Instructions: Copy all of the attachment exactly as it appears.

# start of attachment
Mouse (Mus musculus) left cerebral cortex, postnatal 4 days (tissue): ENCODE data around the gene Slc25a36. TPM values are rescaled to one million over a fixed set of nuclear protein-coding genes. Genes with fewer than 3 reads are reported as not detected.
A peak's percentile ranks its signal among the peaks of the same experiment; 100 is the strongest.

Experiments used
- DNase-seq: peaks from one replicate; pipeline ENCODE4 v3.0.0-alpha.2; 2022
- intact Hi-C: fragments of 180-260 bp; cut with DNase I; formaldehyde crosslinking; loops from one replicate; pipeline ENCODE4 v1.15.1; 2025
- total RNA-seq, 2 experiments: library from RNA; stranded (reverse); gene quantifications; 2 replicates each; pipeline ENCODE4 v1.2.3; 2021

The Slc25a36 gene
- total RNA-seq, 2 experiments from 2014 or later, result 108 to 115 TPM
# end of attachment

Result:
Mouse (Mus musculus) left cerebral cortex, postnatal 4 days (tissue): ENCODE data around the gene Slc25a36. TPM values are rescaled to one million over a fixed set of nuclear protein-coding genes. Genes with fewer than 3 reads are reported as not detected.
A peak's percentile ranks its signal among the peaks of the same experiment; 100 is the strongest.

Experiments used
- DNase-seq: peaks from one replicate; pipeline ENCODE4 v3.0.0-alpha.2; 2022
- intact Hi-C: fragments of 180-260 bp; cut with DNase I; formaldehyde crosslinking; loops from one replicate; pipeline ENCODE4 v1.15.1; 2025
- total RNA-seq, 2 experiments: library from RNA; stranded (reverse); gene quantifications; 2 replicates each; pipeline ENCODE4 v1.2.3; 2021

The Slc25a36 gene
- total RNA-seq, 2 experiments from 2014 or later, result 108 to 115 TPM